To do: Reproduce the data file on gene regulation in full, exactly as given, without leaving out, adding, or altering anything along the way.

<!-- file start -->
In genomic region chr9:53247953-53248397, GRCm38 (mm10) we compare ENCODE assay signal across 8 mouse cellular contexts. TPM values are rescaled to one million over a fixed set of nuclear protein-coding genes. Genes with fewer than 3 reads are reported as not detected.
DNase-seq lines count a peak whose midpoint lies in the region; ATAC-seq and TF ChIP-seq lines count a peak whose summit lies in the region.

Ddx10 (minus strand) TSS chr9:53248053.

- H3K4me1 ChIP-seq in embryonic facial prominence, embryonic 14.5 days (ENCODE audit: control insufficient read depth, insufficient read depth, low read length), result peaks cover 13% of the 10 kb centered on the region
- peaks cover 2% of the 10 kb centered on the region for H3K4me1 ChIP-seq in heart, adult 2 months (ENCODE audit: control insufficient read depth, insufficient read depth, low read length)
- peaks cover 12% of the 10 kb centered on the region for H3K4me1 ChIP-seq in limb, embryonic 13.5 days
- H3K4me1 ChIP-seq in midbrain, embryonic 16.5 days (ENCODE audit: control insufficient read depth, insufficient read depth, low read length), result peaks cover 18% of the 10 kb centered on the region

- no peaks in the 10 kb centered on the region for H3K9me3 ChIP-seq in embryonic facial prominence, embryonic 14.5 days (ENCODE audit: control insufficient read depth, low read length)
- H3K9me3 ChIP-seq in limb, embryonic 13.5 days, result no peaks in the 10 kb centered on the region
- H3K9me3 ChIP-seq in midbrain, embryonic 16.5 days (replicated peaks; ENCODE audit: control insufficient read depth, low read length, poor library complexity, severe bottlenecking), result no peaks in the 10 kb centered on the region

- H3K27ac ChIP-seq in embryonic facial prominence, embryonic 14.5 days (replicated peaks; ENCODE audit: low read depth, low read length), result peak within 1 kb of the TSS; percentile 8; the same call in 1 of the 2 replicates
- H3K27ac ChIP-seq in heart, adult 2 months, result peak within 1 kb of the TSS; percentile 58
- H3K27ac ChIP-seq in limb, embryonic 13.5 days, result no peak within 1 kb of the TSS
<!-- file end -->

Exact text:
In genomic region chr9:53247953-53248397, GRCm38 (mm10) we compare ENCODE assay signal across 8 mouse cellular contexts. TPM values are rescaled to one million over a fixed set of nuclear protein-coding genes. Genes with fewer than 3 reads are reported as not detected.
DNase-seq lines count a peak whose midpoint lies in the region; ATAC-seq and TF ChIP-seq lines count a peak whose summit lies in the region.

Ddx10 (minus strand) TSS chr9:53248053.

- H3K4me1 ChIP-seq in embryonic facial prominence, embryonic 14.5 days (ENCODE audit: control insufficient read depth, insufficient read depth, low read length), result peaks cover 13% of the 10 kb centered on the region
- peaks cover 2% of the 10 kb centered on the region for H3K4me1 ChIP-seq in heart, adult 2 months (ENCODE audit: control insufficient read depth, insufficient read depth, low read length)
- peaks cover 12% of the 10 kb centered on the region for H3K4me1 ChIP-seq in limb, embryonic 13.5 days
- H3K4me1 ChIP-seq in midbrain, embryonic 16.5 days (ENCODE audit: control insufficient read depth, insufficient read depth, low read length), result peaks cover 18% of the 10 kb centered on the region

- no peaks in the 10 kb centered on the region for H3K9me3 ChIP-seq in embryonic facial prominence, embryonic 14.5 days (ENCODE audit: control insufficient read depth, low read length)
- H3K9me3 ChIP-seq in limb, embryonic 13.5 days, result no peaks in the 10 kb centered on the region
- H3K9me3 ChIP-seq in midbrain, embryonic 16.5 days (replicated peaks; ENCODE audit: control insufficient read depth, low read length, poor library complexity, severe bottlenecking), result no peaks in the 10 kb centered on the region

- H3K27ac ChIP-seq in embryonic facial prominence, embryonic 14.5 days (replicated peaks; ENCODE audit: low read depth, low read length), result peak within 1 kb of the TSS; percentile 8; the same call in 1 of the 2 replicates
- H3K27ac ChIP-seq in heart, adult 2 months, result peak within 1 kb of the TSS; percentile 58
- H3K27ac ChIP-seq in limb, embryonic 13.5 days, result no peak within 1 kb of the TSS